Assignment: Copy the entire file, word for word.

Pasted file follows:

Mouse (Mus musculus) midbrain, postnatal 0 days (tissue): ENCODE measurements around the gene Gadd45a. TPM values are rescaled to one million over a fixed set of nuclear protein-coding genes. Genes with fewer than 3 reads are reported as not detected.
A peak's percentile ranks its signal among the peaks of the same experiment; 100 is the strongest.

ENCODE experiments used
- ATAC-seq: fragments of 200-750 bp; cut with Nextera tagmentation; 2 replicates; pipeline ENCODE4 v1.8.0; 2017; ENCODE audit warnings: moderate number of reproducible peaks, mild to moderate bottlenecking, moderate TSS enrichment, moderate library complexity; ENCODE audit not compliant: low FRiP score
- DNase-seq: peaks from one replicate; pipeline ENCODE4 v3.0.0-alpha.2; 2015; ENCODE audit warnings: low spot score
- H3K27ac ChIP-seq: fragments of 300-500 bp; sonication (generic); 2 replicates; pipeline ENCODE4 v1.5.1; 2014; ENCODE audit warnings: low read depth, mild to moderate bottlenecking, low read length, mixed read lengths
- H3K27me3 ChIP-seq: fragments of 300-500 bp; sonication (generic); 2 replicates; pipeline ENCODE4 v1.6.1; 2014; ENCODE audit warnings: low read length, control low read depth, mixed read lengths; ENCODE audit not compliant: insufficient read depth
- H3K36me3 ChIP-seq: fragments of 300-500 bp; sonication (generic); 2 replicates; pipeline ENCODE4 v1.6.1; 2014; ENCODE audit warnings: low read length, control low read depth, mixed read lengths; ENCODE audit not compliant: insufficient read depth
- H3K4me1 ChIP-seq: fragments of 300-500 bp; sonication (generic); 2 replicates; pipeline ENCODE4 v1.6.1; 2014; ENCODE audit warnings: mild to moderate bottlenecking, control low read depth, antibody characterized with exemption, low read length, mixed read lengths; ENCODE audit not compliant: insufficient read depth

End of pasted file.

Mouse (Mus musculus) midbrain, postnatal 0 days (tissue): ENCODE measurements around the gene Gadd45a. TPM values are rescaled to one million over a fixed set of nuclear protein-coding genes. Genes with fewer than 3 reads are reported as not detected.
A peak's percentile ranks its signal among the peaks of the same experiment; 100 is the strongest.

ENCODE experiments used
- ATAC-seq: fragments of 200-750 bp; cut with Nextera tagmentation; 2 replicates; pipeline ENCODE4 v1.8.0; 2017; ENCODE audit warnings: moderate number of reproducible peaks, mild to moderate bottlenecking, moderate TSS enrichment, moderate library complexity; ENCODE audit not compliant: low FRiP score
- DNase-seq: peaks from one replicate; pipeline ENCODE4 v3.0.0-alpha.2; 2015; ENCODE audit warnings: low spot score
- H3K27ac ChIP-seq: fragments of 300-500 bp; sonication (generic); 2 replicates; pipeline ENCODE4 v1.5.1; 2014; ENCODE audit warnings: low read depth, mild to moderate bottlenecking, low read length, mixed read lengths
- H3K27me3 ChIP-seq: fragments of 300-500 bp; sonication (generic); 2 replicates; pipeline ENCODE4 v1.6.1; 2014; ENCODE audit warnings: low read length, control low read depth, mixed read lengths; ENCODE audit not compliant: insufficient read depth
- H3K36me3 ChIP-seq: fragments of 300-500 bp; sonication (generic); 2 replicates; pipeline ENCODE4 v1.6.1; 2014; ENCODE audit warnings: low read length, control low read depth, mixed read lengths; ENCODE audit not compliant: insufficient read depth
- H3K4me1 ChIP-seq: fragments of 300-500 bp; sonication (generic); 2 replicates; pipeline ENCODE4 v1.6.1; 2014; ENCODE audit warnings: mild to moderate bottlenecking, control low read depth, antibody characterized with exemption, low read length, mixed read lengths; ENCODE audit not compliant: insufficient read depth